Italy Bank Non-Performing Loans at Turning Point, Visco Saysby and
Sale of four troubled lenders scheduled during summer
Reduction in NPLs gradual, banks to face low profitability
Italy’s economic recovery is helping banks reduce non-performing loans that are a legacy of the country’s "long and deep recession," said Bank of Italy Governor Ignazio Visco, a member of the European Central Bank’s governing council.
"We have now reached a turning point,” Visco said in the text of a speech delivered on Tuesday at the central bank’s annual meeting in Rome. The moderate economic recovery under way since last year is being reflected in a significant decline in the flow of non-performing loans.”
Authorities are racing to shore up a financial system burdened by more than 360 billion euros ($400 billion) of troubled loans, equal to about a quarter of Italy’s gross domestic product. Prime Minister Matteo Renzi has been pushing a package of reforms to modernize Italy and spur growth since he took office in February 2014. He has pressed cooperative lenders to become joint-stock companies, encouraging mergers to help reduce duplication and boost profitability.
"The actual situation of the individual banks will be assessed and the most appropriate measures identified considering the context," he said in the remarks. "For the banks that are in difficulty, swifter and more resolute cost containment is indispensable.”
Italian banks profits have been squeezed by the recession, low interest rates and bad loans, Visco said. Lenders need to further reduce branches, cut operating costs and improve efficiency. He called for further consolidation in the industry to create economies of scale and scope.
The non-performing loans market will "receive a boost from the investments of Atlante," Visco said, referring to the state-orchestrated bank-rescue fund. But he warned the reduction in bad loans will be gradual, given the large volume of bad assets and low earning capacity among banks.
"Even with relatively modest resources for the moment, Atlante can demonstrate that buying bad debts at higher prices than those now offered by specialized investors can in fact produce attractive returns," the bank governor said.
Government and bank officials last month agreed to set up Atlante to buy shares of troubled lenders seeking to raise capital and help them securitize and sell bad debt. In its first action, the fund bought 1.5 billion euros of shares of Banca Popolare di Vicenza SpA after investors balked. It may have to do the same with Veneto Banca SpA if investors stay away from its upcoming 1 billion-euro IPO, according to Intesta Sanpaolo SpA Chief Executive Officer Carlo Messina, whose bank is coordinating the sale.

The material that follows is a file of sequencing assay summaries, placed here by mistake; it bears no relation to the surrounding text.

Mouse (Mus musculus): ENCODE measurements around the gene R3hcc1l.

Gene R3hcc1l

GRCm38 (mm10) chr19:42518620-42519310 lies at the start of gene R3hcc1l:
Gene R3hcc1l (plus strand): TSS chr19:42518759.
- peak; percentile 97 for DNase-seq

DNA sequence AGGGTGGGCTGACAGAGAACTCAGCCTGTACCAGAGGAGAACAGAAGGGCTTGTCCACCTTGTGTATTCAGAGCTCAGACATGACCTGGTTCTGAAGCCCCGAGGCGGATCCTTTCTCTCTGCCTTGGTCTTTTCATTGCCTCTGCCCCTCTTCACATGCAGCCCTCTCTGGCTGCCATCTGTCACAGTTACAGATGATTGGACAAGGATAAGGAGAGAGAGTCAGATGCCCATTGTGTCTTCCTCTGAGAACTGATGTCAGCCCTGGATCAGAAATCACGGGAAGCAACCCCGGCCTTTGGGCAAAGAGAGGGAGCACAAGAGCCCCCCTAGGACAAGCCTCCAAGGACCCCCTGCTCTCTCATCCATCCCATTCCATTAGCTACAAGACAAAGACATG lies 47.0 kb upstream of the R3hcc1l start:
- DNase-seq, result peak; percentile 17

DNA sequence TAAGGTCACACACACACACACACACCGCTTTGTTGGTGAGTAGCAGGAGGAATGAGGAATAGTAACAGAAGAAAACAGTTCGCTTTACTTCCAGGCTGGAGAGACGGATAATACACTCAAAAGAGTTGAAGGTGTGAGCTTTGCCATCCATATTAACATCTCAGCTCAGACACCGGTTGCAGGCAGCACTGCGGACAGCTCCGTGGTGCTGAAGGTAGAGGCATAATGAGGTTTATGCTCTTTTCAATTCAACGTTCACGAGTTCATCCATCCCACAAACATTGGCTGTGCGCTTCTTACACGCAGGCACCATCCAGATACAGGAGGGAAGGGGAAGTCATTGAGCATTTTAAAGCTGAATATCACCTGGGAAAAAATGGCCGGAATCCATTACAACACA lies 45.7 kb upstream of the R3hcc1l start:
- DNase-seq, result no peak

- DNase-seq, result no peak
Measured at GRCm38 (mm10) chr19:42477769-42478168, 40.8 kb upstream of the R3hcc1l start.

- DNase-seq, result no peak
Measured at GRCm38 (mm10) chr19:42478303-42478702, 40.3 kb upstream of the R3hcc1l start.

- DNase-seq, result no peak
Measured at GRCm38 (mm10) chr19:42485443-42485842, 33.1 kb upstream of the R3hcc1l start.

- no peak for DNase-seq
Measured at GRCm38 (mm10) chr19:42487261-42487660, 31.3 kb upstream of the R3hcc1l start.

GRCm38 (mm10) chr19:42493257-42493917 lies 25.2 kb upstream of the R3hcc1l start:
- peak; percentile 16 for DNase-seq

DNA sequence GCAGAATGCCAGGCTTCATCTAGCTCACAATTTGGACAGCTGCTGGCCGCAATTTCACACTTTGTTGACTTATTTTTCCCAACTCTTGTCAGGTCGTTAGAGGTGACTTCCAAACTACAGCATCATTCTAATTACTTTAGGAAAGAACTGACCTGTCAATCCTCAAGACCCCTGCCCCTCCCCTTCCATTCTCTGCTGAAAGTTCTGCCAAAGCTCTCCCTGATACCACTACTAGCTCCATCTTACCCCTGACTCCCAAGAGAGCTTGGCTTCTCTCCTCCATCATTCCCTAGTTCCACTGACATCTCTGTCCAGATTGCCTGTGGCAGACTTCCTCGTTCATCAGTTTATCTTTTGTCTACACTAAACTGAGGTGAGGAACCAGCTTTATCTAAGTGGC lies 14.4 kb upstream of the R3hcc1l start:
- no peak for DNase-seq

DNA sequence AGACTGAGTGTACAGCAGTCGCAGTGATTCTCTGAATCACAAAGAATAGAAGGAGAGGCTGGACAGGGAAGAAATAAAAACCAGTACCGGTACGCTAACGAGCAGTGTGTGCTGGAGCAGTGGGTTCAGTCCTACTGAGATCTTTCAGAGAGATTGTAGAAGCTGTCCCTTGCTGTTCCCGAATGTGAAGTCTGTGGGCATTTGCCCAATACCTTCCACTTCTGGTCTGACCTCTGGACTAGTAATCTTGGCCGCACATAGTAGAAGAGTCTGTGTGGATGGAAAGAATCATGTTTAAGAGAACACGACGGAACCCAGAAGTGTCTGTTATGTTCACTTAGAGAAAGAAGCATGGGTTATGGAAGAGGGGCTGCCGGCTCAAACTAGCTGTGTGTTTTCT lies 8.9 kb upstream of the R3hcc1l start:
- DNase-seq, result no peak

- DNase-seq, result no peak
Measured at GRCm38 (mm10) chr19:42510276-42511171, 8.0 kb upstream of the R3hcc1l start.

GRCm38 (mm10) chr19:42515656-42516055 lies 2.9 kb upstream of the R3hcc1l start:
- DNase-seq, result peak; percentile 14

Italy and the European Commission, the European Union’s executive arm, in January agreed on a plan to help banks offload bad debts, ending months of negotiations on how to ease the burden on the nation’s lenders while staying on the right side of the bloc’s restrictions on state aid.
The ECB is increasing pressure on Italian lenders to clean up their balance sheets and tackle troubled and defaulted loans that are undermining lending. Visco said European supervision authorities are aware that reducing non-performing will be gradual.
Supervisors requested a strict timetable for reducing deteriorated credit as part of its conditions for approving the merger of Banco Popolare SC with Banca Popolare di Milano Scarl. Veneto Banca, Banca Monte dei Paschi di Siena SpA and Banca Carige SpA face deadlines to sell stock or reorganize while four lenders rescued last year are up for sale.
Italy in November approved a 3.6 billion-euro plan to place the four lenders under special administration with the Bank of Italy, clearing the way for their rescue. The rescue rattled investors because the authorities imposed losses on bondholders, many of whom were unaware of the risk they had assumed.
Visco Tuesday confirmed reports that the sale of the four banks is at an advanced stage and that the process is scheduled to be completed during the summer.
"Banking crises are always delicate to navigate for supervisory authorities," Visco said.